Thailand’s Yongyoot Tabthong (SB6), a silver medallist in the ASEAN ParaGames, came sixth in the men’s 50m breaststroke final. The race was won by Australia’s three-time Paralympic champion Matthew Levy (SB6) in 37.74.

Levy also went on to win gold in the men’s 100m breaststroke in 1:23.08. He held off an impressive challenge from his training partner Tim Diskin (SB9), who took silver.


It was a great start to the season for many more of the host nation’s athletes. Storm, a Paralympic bronze medallist, won two golds at the meet. In the women’s 200m freestyle the S14 swimmer led a formidable field to finish in 2:17.24.

In the women’s 100m butterfly she landed just ahead of another training partner, Emily Beecroft (S9), in 1:09.73. Storm said later that she was “excited to race and very happy to get the win considering the big block of training I am currently in”.

But not to be outdone, Beecroft got on top of the podium in the women’s 50m butterfly where she led from the front to finish in 31.78.

Jenna Jones also impressed in the women’s 100m freestyle. The S12 swimmer had a strong heat and set a blistering pace in the final to hit the wall first in 1:04.39.

Her namesake Ella Jones (S8) shaved four seconds off her time in the heats to claim gold in the women’s 400m freestyle in 5:16.19.

Timothy Hodge was also in excellent form in the men’s equivalent of the race. The Tokyo silver medallist landed first in 4:21.89. Hodge also secured a second victory in the men’s 200m individual medley in 2:15.97.

“I’m happy to be back racing after a hectic Games preparation in 2021,” he said. “I’m just finding my groove with my new coach and was focusing on the little things in the IM. With no real goal time, I just wanted to execute the skills and was surprised with the good time.”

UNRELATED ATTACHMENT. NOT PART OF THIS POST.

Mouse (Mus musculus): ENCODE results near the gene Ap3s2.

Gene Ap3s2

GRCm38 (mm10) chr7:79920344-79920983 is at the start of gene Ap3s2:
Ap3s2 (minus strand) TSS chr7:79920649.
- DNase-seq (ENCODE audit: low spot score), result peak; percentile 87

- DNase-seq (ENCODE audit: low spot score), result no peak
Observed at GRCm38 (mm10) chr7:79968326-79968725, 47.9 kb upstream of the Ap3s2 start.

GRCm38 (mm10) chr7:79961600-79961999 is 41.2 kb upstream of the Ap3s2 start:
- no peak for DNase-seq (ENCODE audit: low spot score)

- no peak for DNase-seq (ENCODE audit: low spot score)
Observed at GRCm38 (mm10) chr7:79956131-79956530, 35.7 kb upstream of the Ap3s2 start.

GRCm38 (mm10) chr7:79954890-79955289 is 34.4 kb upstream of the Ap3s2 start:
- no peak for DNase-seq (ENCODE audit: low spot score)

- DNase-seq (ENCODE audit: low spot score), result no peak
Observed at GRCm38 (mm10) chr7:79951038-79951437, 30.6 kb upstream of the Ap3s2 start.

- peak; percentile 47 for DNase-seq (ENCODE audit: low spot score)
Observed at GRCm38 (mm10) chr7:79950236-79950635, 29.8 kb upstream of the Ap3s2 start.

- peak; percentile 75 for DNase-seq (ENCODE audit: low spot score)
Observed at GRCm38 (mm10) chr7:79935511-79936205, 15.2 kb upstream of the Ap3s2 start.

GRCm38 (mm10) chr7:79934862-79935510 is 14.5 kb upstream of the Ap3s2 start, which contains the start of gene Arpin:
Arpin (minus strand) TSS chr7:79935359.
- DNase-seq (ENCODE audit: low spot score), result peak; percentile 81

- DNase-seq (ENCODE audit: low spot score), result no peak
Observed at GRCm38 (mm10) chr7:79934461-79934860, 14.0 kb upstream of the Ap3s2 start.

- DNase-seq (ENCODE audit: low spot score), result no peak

Ahmed Kelly, another Paralympic silver medallist, shaved six seconds off his heat time in the 150m individual medley SM3 to win in 3:08.93. As the only competitor in the event, he said he was racing the clock and “focusing on my skills to drop the time from the heats to finals”.

The 30-year-old added: “I’m really focussing on my life balance post-Tokyo and enjoying working and continuing to swim. I will be there in Madeira for Worlds this year and ready to beat the world as we look forward to Paris 2024.”

Madeleine McTernan (S14) got ahead of the field in the women’s 100m backstroke to win in 1:11.17. And there was also a clean sweep in the 50m backstroke with Jesse Aungles (S8) taking the men’s title in 33.97 and Hannah Price (S9) in the women’s in 35.68.

Tokyo 2020 Paralympian Aungles said after his race: “It’s great to be back at a World Series event and catching up with my teammates from Tokyo. I am still getting back into regular training and the racing, and the connection here with our team has been a fun experience.”

Melbourne 2022 was organised by Swimming Australia. Complete results can be found here.

There are five stops in the World Series 2022. The first leg in Aberdeen started on Thursday (17 February) and also finished on Sunday (20 February).

The next stop will be in Lignano Sabbiadoro, in Italy, from 11 to 13 March, followed by Berlin, Germany, from 31 March to 3 April, and ends in Indianapolis, USA, from 7 to 9 April.

The World Para Swimming Points System is used at the World Series competitions to calculate athletes’ results. At the end of the season the top female and male swimmers are declared season winners.